Inmates Air Gripes As Hunger Strike Ends

Posted: February 21, 1989

The two-day hunger strike at Holmesburg Prison, which for the most part ended yesterday, was prompted by alleged guard attacks on inmates, overcrowded conditions and a prison cook's attempt to serve Jello after a dead mouse had been removed from it, according to an inmate mediator and his lawyer.

Although the strike and kitchen work stoppage had been planned for almost two weeks to draw attention to those issues, the incident that finally triggered the action was the alleged attack on inmate Sam Riley on Wednesday, mediator Jesse Kithcart and attorney Paul Birden said last night.

Nearly all the inmates yesterday ended the hunger strike and work stoppage after a 45-minute meeting with Holmesburg Prison Warden Press Grooms.

"The institution is back to normal," Prisons Superintendent Edmund V. Lyons said yesterday at a press conference.

Grooms said he had agreed to investigate the two incidents of alleged abuse and what inmates claimed were unsanitary procedures used by a prison cook.

"Any allegation of abuse will be investigated vigorously," said Grooms.

"My faith is in (Warden Grooms)," said Kithcart, chief of the inmate housing block representatives, who plans to remain on hunger strike with eight inmates until Grooms responds.

Kithcart and elected inmate block representatives were called upon by Grooms to cool tensions in the jail. "There can't be a double standard if you want to keep a lid on this place," Kithcart said.

Lunch was served almost three hours late, at 3:45 p.m, after Holmesburg prisoners ended the hunger strike. Prison officials said about 65 percent of the 1,137 inmates in the 774-cell prison showed up for breakfast yesterday.

Meantime, Grooms said "tension was high" in one housing area, called A Block, and he ordered inmates confined to their cells - locked down - until this morning because of a fight among eight inmates Sunday night. The fight was unrelated to the hunger strike.

Grooms said he also was investigating another report that a fire was started in a cell on another block earlier yesterday. That incident was still under investigation last night.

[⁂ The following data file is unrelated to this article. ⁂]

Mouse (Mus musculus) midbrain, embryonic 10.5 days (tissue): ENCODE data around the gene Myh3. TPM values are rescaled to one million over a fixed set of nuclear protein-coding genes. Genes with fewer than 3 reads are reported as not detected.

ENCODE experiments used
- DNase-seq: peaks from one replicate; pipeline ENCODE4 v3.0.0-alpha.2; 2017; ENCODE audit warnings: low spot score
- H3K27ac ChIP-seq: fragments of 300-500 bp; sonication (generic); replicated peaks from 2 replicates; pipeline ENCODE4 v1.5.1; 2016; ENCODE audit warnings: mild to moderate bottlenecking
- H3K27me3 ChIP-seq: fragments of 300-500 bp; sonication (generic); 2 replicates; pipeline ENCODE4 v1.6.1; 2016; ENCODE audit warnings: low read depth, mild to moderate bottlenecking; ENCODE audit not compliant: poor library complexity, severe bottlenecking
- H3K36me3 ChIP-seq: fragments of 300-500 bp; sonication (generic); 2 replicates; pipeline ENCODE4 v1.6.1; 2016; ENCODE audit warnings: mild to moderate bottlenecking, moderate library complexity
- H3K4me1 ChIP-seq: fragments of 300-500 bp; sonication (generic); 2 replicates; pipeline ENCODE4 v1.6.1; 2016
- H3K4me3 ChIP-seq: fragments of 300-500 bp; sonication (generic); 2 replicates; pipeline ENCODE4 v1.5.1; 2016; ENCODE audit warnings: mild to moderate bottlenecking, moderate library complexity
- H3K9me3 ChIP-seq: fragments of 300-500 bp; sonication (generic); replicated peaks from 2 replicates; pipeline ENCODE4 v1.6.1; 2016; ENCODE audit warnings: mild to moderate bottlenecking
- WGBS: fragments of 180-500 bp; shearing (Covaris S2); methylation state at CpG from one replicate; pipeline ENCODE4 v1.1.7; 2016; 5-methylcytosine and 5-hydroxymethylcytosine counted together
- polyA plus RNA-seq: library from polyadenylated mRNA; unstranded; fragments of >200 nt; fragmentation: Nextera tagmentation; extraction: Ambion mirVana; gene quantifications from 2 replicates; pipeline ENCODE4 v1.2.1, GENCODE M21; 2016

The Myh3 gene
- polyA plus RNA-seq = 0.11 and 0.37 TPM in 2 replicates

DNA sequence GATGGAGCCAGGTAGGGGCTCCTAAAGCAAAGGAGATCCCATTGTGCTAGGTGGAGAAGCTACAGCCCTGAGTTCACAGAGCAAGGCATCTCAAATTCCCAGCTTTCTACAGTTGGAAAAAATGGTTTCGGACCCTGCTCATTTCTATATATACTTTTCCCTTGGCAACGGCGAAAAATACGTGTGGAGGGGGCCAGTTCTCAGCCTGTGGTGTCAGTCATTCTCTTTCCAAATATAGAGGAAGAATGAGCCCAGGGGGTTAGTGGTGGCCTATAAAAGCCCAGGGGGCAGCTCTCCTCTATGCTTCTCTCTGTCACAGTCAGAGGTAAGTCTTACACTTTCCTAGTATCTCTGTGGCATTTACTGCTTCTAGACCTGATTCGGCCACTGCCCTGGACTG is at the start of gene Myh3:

Yesterday, Grooms met for about 45 minutes to resolve the strike with 10 block representatives and two representatives from the prison law clinic, which helps inmates research and file lawsuits.

Kithcart and Birden said in a telephone interview yesterday that Grooms was asked to investigate:

* The alleged Nov. 25 beating of inmate Theodore McFadden by Lt. Howard Biddle. McFadden, who filed a lawsuit in federal court against Biddle and the prison, allegedly suffered extensive head injuries and required hospitalization.

* The Feb. 15 beating of inmate Riley, who was allegedly assaulted by guard Joseph Boatright in "soup alley," where food service workers dish out meals

from steam carts.

The Riley incident was allegedly witnessed by several block representatives, who had complained before the incident of Boatright's aggressiveness on the block, Kithcart said. Inmate representatives felt Riley was unfairly sent to administrative segregation, known as the "hole," and they asked Grooms "to let him out," Kithcart said.

* Several instances of unsanitary procedures used by an unidentified prison employee known as "Charlie the cook," dating to 1986.

Kithcart said a dead mouse was discovered in Jello about three weeks ago and "Charlie the cook" ordered food workers to remove the mouse and serve the Jello. Inmate food workers refused, and the Jello was thrown out. In another instance, the cook allegedly attempted to prepare moldy pancake batter, Kithcart said.

Kithcart said the strike was intended to be a "non-disruptive, cell- confinement protest" as a way for inmates to express their anger and frustration about complaints they felt were not getting attention from prison authorities.

"The guys had started venting their anger on each other," he added.

Lyons confirmed the Riley and McFadden complaints were under investigation, but could not confirm details of the kitchen complaints.

Last week, some inmates, who were confined to their cells for almost four days after a fight over a TV program, threw flaming paper balls from their cells to get the attention of guards and to express their anger about the ''lockdown."

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